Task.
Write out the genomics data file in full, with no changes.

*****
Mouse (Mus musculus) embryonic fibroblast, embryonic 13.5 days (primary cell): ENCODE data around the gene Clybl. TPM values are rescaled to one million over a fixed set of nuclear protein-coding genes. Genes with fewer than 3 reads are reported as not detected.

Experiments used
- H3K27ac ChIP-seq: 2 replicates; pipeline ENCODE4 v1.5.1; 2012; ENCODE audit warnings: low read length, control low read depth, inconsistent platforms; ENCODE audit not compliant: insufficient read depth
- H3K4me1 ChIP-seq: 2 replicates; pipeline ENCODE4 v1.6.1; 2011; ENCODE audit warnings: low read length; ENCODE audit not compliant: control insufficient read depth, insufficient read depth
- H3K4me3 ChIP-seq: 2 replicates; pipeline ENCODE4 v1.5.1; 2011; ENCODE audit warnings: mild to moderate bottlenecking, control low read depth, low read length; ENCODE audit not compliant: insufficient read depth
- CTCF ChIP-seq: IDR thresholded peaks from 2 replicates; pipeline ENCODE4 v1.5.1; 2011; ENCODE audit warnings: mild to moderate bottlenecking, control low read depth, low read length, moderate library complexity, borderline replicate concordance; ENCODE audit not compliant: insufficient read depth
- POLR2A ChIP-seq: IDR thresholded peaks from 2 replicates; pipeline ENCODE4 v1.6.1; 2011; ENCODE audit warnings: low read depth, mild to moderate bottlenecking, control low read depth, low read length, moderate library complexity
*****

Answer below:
Mouse (Mus musculus) embryonic fibroblast, embryonic 13.5 days (primary cell): ENCODE data around the gene Clybl. TPM values are rescaled to one million over a fixed set of nuclear protein-coding genes. Genes with fewer than 3 reads are reported as not detected.

Experiments used
- H3K27ac ChIP-seq: 2 replicates; pipeline ENCODE4 v1.5.1; 2012; ENCODE audit warnings: low read length, control low read depth, inconsistent platforms; ENCODE audit not compliant: insufficient read depth
- H3K4me1 ChIP-seq: 2 replicates; pipeline ENCODE4 v1.6.1; 2011; ENCODE audit warnings: low read length; ENCODE audit not compliant: control insufficient read depth, insufficient read depth
- H3K4me3 ChIP-seq: 2 replicates; pipeline ENCODE4 v1.5.1; 2011; ENCODE audit warnings: mild to moderate bottlenecking, control low read depth, low read length; ENCODE audit not compliant: insufficient read depth
- CTCF ChIP-seq: IDR thresholded peaks from 2 replicates; pipeline ENCODE4 v1.5.1; 2011; ENCODE audit warnings: mild to moderate bottlenecking, control low read depth, low read length, moderate library complexity, borderline replicate concordance; ENCODE audit not compliant: insufficient read depth
- POLR2A ChIP-seq: IDR thresholded peaks from 2 replicates; pipeline ENCODE4 v1.6.1; 2011; ENCODE audit warnings: low read depth, mild to moderate bottlenecking, control low read depth, low read length, moderate library complexity